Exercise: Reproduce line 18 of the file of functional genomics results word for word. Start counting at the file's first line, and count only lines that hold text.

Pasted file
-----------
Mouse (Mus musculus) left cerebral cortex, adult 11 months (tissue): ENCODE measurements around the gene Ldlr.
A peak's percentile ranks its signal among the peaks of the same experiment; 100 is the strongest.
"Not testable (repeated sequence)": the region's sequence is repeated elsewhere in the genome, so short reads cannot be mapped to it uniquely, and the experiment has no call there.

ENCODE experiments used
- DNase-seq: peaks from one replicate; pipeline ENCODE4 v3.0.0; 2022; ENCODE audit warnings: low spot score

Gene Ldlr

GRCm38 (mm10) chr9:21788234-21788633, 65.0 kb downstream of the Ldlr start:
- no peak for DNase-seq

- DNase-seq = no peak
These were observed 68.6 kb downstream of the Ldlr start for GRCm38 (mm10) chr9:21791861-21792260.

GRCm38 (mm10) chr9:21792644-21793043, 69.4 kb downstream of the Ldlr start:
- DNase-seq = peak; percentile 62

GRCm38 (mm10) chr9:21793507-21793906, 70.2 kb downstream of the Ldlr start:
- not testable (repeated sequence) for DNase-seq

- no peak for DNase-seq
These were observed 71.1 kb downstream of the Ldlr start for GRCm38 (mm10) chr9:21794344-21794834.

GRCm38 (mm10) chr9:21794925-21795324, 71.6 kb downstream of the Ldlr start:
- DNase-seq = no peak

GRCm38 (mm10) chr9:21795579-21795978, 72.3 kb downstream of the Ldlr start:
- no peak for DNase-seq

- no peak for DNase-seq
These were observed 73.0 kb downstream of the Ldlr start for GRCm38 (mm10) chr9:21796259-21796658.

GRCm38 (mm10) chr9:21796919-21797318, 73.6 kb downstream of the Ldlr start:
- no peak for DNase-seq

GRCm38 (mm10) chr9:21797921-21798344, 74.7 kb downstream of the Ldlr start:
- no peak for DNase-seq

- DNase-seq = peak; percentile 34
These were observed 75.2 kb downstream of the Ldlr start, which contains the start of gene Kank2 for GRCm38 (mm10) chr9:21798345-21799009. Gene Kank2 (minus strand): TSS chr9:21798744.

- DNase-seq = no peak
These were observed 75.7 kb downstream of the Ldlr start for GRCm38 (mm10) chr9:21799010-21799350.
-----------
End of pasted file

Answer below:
- DNase-seq = no peak